There are a few factors at play here: * Latin is a dead language with no native speakers. So there's no one to verify anything with. (Although, things vary with different native speakers of any language too, especially across time and generations.) * Because of that, anyone typesetting or typing a text can easily make a mistake, so in Latin textbooks, long marks are often a frequent error... especially the more modern you get, because nowadays, finding proofreaders with the skill in Latin is difficult compared to the "golden ages" of classics. * The long marks have been reconstructed over time. They were mostly considered correct by the 19th century, but there have been continued advancements in the phonology of Latin and a number of things have been corrected into the 21st century. So when something was published could make a difference. Also--just the "house dictionary" or style guide can vary from publisher to publisher.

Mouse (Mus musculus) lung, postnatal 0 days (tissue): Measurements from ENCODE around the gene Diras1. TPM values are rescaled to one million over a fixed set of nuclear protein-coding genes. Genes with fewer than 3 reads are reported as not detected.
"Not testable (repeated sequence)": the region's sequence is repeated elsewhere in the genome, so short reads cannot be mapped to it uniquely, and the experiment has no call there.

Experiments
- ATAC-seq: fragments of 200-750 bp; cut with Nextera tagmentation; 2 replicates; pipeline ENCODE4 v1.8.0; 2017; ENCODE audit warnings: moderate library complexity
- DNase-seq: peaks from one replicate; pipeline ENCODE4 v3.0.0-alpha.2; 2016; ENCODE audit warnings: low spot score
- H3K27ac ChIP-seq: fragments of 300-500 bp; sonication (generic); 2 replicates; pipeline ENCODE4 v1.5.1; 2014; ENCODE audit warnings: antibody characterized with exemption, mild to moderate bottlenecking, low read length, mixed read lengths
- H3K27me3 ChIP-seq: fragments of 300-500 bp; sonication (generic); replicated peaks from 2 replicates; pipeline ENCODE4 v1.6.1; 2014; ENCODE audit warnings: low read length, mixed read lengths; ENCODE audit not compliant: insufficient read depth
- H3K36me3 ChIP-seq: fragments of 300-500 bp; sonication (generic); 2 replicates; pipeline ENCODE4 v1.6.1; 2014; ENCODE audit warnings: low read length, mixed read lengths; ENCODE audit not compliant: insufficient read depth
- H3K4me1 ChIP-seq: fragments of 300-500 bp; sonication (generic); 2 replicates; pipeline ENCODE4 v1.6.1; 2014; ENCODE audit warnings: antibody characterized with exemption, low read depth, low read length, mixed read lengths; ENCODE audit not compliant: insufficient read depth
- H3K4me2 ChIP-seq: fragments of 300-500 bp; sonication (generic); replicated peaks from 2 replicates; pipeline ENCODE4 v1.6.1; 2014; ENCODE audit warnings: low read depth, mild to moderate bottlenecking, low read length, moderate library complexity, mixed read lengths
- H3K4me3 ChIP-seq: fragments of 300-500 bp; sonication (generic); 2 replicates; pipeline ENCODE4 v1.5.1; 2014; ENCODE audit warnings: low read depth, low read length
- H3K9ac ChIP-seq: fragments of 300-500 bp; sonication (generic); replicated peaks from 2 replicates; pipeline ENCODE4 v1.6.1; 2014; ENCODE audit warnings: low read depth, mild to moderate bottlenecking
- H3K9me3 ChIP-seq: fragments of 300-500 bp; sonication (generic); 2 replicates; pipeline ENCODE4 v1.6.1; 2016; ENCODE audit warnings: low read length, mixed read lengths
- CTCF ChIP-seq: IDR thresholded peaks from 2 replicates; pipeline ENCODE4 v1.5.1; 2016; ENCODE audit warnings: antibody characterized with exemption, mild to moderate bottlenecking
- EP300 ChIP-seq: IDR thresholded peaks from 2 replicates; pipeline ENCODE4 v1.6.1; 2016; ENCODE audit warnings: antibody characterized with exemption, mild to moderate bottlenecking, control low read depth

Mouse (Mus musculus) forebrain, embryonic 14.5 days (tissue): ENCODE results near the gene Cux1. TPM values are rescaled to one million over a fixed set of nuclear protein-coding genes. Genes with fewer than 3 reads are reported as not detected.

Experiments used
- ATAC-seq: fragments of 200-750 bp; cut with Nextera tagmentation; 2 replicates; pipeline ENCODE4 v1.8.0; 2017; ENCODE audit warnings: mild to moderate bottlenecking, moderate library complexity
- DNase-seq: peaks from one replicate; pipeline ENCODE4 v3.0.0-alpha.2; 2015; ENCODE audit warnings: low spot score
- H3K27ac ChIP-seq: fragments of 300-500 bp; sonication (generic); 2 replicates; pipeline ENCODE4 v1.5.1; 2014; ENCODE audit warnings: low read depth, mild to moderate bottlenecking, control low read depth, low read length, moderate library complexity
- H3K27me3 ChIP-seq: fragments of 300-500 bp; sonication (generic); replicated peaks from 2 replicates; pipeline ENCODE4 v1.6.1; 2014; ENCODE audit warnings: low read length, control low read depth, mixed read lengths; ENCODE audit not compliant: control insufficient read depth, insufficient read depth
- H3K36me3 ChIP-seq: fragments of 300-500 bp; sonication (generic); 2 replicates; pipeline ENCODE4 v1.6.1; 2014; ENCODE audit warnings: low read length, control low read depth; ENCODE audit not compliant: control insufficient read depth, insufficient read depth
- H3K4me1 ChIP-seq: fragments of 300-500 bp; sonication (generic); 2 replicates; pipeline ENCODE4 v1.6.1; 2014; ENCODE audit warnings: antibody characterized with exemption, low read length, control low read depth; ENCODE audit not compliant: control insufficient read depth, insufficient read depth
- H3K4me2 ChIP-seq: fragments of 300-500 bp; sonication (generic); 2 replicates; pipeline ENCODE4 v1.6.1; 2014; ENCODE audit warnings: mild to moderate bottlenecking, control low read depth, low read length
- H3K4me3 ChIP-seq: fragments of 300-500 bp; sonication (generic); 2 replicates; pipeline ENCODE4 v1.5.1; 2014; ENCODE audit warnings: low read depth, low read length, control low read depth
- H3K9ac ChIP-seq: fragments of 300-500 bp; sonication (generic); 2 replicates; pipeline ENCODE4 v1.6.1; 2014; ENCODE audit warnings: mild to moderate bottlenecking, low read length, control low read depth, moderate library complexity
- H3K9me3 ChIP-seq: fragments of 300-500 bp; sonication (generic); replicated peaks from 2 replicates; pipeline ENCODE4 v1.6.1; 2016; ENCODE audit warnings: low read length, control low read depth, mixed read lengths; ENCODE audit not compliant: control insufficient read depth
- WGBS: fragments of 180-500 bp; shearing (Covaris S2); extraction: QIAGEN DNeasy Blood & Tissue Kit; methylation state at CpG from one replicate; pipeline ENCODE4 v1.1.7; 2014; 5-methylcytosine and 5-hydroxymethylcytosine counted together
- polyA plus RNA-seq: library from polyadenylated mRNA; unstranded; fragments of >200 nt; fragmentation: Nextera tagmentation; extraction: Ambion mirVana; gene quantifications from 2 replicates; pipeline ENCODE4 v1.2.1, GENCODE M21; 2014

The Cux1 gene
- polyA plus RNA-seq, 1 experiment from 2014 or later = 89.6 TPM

ljseminarist

These different spellings, believe it or not, do not indicate different pronunciation. Macrons and breves are optional. They are needed for three reasons: first, they help to determine which syllable is accented (penultimate - the one before last - if it is long; otherwise it's the one before it); second, they help with Latin poetry, because the verse meter is determined by various combinations of long and short syllables (unlike other languages, where it is stressed and unstressed syllables); third, in some systems of Latin pronunciation the long vowels sound either longer (the so called Restored Classical) or just different from short ones (as in Traditional English pronunciation).


Sas2501

Are accents used to mark vowel lenght. Can be written or not. That's it